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According to my NOAD the informal expression "be fresh out of" means "have just sold or run out of a supply of (something)." You can see an example also on the OALD. So he basically meant "I ran out of pies to throw at you."
It means that there are ordinary, run-of-the mill dinner jackets, and then there are special, well-cut, expensive dinner jackets, of the sort that a millionaire, master criminal or international secret agent would wear. The idiom can be used for other things too: I've tried pizza and I don't really like it. Ah, but there's pizza, and there's pizza. ...
To add to the dictionary definition Alenanno provides, I feel obliged to point out that the expression "fresh out of" is a colloquialism that is often used in a confrontational manner. In the film Full Metal Jacket, for instance, the belligerent Marine called "Animal Mother" confronts the film's protagonist, Private Joker, by saying: "Hey, asshole. Cowboy's ...
The character Aldo Raine is from Maynardville, Tennessee and is a hillbilly who enjoys bootlegging moonshine. While I'm unsure about the accuracy of Pitt's accent for the time period, it certainly sounds (possibly intentionally) overdone to my ears.
There are answers and then there are answers. This is, in wider sense, a ploce : The repetition of a single word for rhetorical emphasis. The term is from Gk. plekein, "to plait". Also sp. ploche, ploke, conduplicatio, diaphora, doubler. In this case, specifically, it could be: 1) Antanaclasis (from Gk. anti “against or back,” ana “up” and klasis “a ...
According to the Pacific Rim wiki, Stacker Pentecost was born in Tottenham, London, and holds British citizenship. I don’t know the movie at all, but the wiki also says he is the head of the Hong Kong Shatterdome, so perhaps his native British English has simply been influenced somewhat by Hong Kong’s colonial English accents.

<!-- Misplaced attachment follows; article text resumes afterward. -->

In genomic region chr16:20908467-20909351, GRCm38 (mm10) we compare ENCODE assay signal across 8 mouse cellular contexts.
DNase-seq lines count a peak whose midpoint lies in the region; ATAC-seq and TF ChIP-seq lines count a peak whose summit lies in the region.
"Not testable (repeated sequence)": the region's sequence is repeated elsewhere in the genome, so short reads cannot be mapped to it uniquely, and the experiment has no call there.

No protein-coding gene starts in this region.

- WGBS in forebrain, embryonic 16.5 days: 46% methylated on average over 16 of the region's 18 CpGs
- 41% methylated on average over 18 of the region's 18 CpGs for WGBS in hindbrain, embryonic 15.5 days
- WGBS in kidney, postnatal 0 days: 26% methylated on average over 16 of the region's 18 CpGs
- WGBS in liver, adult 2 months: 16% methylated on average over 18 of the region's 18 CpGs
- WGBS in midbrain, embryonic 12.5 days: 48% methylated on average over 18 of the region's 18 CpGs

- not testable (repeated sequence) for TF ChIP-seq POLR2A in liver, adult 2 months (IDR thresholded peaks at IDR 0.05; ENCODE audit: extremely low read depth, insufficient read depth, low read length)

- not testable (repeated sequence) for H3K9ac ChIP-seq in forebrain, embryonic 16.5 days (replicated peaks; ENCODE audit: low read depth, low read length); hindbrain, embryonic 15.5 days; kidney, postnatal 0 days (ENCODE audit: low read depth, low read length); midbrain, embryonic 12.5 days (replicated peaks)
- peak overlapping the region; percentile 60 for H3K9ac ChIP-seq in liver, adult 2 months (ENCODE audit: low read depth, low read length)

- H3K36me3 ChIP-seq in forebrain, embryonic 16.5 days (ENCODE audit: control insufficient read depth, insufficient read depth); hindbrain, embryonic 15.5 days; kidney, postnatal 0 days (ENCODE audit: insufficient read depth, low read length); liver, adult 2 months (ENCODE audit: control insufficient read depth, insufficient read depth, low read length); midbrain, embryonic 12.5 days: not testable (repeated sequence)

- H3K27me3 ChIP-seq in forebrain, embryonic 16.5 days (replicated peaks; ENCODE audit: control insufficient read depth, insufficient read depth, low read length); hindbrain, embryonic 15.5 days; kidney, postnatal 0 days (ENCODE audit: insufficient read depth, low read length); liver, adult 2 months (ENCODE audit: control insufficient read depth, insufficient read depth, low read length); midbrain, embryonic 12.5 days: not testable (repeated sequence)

When someone questions a child Oh, aren't you sweet? the most obvious answer, "Yes, I am a sweet child" is taken as a given. No one expects a negative response. It's just another way of flattering or complimenting someone, without being considered too forward. If I am with a group of girlfriends and we see a hunk of a man walking down the street I ...
An Ngram ( http://books.google.com/ngrams/graph?content=hidden+in+plain+sight&year_start=1800&year_end=2000&corpus=0&smoothing=3&share= ) shows that the near-paradoxical idiom has been used since at least 1901. The sudden surge round about 1981 can't be due to the film - I'm wondering if Chomsky popularised the term.
I'd add that this comes from gambling, where some people may have extra ace up in their sleeve to increase their chances to win. So having nothing up one's sleeve also means that the game is played honestly (EDIT: the game here could be in literal sense as well as in figurative; in any case, it all boils down to having nothing hidden).
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